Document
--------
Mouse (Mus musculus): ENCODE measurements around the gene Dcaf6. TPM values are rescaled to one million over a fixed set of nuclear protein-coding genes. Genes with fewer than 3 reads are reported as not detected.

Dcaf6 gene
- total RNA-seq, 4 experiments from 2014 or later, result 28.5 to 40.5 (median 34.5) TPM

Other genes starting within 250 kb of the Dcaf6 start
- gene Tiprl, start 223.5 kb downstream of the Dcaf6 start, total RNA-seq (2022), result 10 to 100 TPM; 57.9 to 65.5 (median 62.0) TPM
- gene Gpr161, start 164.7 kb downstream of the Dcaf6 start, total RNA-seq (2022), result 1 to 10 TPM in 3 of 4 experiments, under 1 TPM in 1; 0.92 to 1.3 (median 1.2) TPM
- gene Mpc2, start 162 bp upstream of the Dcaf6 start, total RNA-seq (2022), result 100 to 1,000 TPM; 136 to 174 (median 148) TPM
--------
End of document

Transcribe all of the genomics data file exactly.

Mouse (Mus musculus): ENCODE measurements around the gene Dcaf6. TPM values are rescaled to one million over a fixed set of nuclear protein-coding genes. Genes with fewer than 3 reads are reported as not detected.

Dcaf6 gene
- total RNA-seq, 4 experiments from 2014 or later, result 28.5 to 40.5 (median 34.5) TPM

Other genes starting within 250 kb of the Dcaf6 start
- gene Tiprl, start 223.5 kb downstream of the Dcaf6 start, total RNA-seq (2022), result 10 to 100 TPM; 57.9 to 65.5 (median 62.0) TPM
- gene Gpr161, start 164.7 kb downstream of the Dcaf6 start, total RNA-seq (2022), result 1 to 10 TPM in 3 of 4 experiments, under 1 TPM in 1; 0.92 to 1.3 (median 1.2) TPM
- gene Mpc2, start 162 bp upstream of the Dcaf6 start, total RNA-seq (2022), result 100 to 1,000 TPM; 136 to 174 (median 148) TPM